Example of a teleological arguement exam question part A (21 marks)

A)   In what way is the design argument convincing? (21 mark question)

The teleological argument also referred to as the design argument due to the precise manner the universe seems to work suggesting it has been designed by some supernatural intelligence is convincing for many reasons. Firstly, it is an inductive argument which means observing aspects of our world and making probable inferences from our observations e.g. all the teachers Chloe has met are boring. Mr Smith is a teacher therefor Chloe can infer from her previous experiences that Mr Smith will be boring. The certainty of this depends on the number of instances of a casual relation already observed e.g. 50 over 8 and the mount of unknown knowledge. This helps to make the argument convincing as it takes many things into account to come to a conclusion. Also the fact it is explanatory argument is convincing as it explains such things as why we can do science.

It is an Aposteriori argument which is the knowledge we can only have through looking at the world e.g. the triangle is blue. Again this is convincing as it’s something we can observe and can find evidence for.

Many philosophers agree with the teleological argument making it increasingly convincing and arguably one of the most convincing version of the teleological argument is Aquinas who uses intelligent movement to explain his view. He says everything in the universe moves to a particular end e.g. an electron around a neutron which Davies argues the “link would be broken if the force were only a few percent weaker” so these things must be either intelligent themselves or moved by an intelligence. For instance, an arrow can only hit a target when directed. Most things in the universe are not intelligent, therefore Aquinas argues there must be an intelligence underpinning the universe.

Vargehese another philosopher convinces many with his crossword analogy which is that we use our intelligence to decode a crossword so an intelligence must have encoded it. We can decode the universe using science therefore an intelligence must have encoded it. This is complemented by the theory of fine tuning which argues if you come across a radio that is tuned to a station you would assume someone must have tuned it. The universe is finely tuned for life therefore it has been tuned and needs a tuner to do this.

Lastly perhaps a weaker version of the design argument is that of Payleys. He uses a ‘watch’ analogy brings in a convincing point that if all the complex objects e.g. a watch have been designed they must have a designer. The universe is complex so therefore must have a designer. Payley says just because we cannot see the designer/creator does not mean he isn’t there.

 

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A) In what way is the design argument convincing? (21 mark question)
The teleological argument also referred to as the design argument due to the precise manner the
universe seems to work suggesting it has been designed by some supernatural intelligence is
convincing for many reasons. Firstly, it is an inductive argument which means observing aspects of our
world and making probable inferences from our observations e.g. all the teachers Chloe has met are
boring. Mr Smith is a teacher therefor Chloe can infer from her previous experiences that Mr Smith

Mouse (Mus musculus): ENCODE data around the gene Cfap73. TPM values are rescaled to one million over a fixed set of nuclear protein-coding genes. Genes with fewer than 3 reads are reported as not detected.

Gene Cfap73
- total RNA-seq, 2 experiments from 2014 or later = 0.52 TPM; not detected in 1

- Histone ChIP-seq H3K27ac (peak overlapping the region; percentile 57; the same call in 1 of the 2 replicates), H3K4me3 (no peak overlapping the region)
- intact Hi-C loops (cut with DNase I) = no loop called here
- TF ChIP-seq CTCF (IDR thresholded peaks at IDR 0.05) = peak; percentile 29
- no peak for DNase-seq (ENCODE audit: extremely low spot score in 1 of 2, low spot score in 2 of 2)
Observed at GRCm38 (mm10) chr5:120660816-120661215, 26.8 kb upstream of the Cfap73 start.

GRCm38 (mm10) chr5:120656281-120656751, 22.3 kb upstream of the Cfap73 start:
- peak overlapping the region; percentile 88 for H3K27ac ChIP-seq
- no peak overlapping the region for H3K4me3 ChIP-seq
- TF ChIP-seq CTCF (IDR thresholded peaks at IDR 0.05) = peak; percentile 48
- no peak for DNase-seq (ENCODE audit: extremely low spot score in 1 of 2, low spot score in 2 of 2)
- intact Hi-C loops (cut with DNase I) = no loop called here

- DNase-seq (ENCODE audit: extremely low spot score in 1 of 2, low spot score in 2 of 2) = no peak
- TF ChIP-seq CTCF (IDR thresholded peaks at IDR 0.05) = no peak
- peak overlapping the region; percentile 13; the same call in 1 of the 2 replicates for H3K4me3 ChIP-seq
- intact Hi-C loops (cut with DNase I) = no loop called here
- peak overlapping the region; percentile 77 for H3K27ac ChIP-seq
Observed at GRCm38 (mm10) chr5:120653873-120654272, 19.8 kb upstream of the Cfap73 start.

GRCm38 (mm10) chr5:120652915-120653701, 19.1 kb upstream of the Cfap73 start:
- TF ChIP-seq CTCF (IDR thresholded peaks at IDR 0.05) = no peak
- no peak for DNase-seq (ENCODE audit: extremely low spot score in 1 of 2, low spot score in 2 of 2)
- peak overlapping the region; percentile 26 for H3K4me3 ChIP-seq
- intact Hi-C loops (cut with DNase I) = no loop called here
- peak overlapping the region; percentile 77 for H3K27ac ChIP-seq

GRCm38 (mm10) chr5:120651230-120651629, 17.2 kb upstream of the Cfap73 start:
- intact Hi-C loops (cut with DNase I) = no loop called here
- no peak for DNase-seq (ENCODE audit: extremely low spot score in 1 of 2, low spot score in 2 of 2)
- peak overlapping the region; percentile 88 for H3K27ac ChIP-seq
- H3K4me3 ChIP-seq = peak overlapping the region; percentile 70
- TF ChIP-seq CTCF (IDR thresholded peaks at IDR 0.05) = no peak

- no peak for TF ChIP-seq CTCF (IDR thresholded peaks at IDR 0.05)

will be boring. The certainty of this depends on the number of instances of a casual relation already
observed e.g. 50 over 8 and the mount of unknown knowledge. This helps to make the argument
convincing as it takes many things into account to come to a conclusion. Also the fact it is explanatory
argument is convincing as it explains such things as why we can do science.
It is an Aposteriori argument which is the knowledge we can only have through looking at the world
e.g. the triangle is blue. Again this is convincing as it's something we can observe and can find
evidence for.
Many philosophers agree with the teleological argument making it increasingly convincing and
arguably one of the most convincing version of the teleological argument is Aquinas who uses
intelligent movement to explain his view. He says everything in the universe moves to a particular
end e.g. an electron around a neutron which Davies argues the "link would be broken if the force
were only a few percent weaker" so these things must be either intelligent themselves or moved by
an intelligence. For instance, an arrow can only hit a target when directed. Most things in the universe
are not intelligent, therefore Aquinas argues there must be an intelligence underpinning the
universe.
Vargehese another philosopher convinces many with his crossword analogy which is that we use our
intelligence to decode a crossword so an intelligence must have encoded it. We can decode the
universe using science therefore an intelligence must have encoded it. This is complemented by the
theory of fine tuning which argues if you come across a radio that is tuned to a station you would
assume someone must have tuned it. The universe is finely tuned for life therefore it has been tuned
and needs a tuner to do this.
Lastly perhaps a weaker version of the design argument is that of Payleys. He uses a `watch' analogy
brings in a convincing point that if all the complex objects e.g. a watch have been designed they must
have a designer. The universe is complex so therefore must have a designer. Payley says just
because we cannot see the designer/creator does not mean he isn't there.

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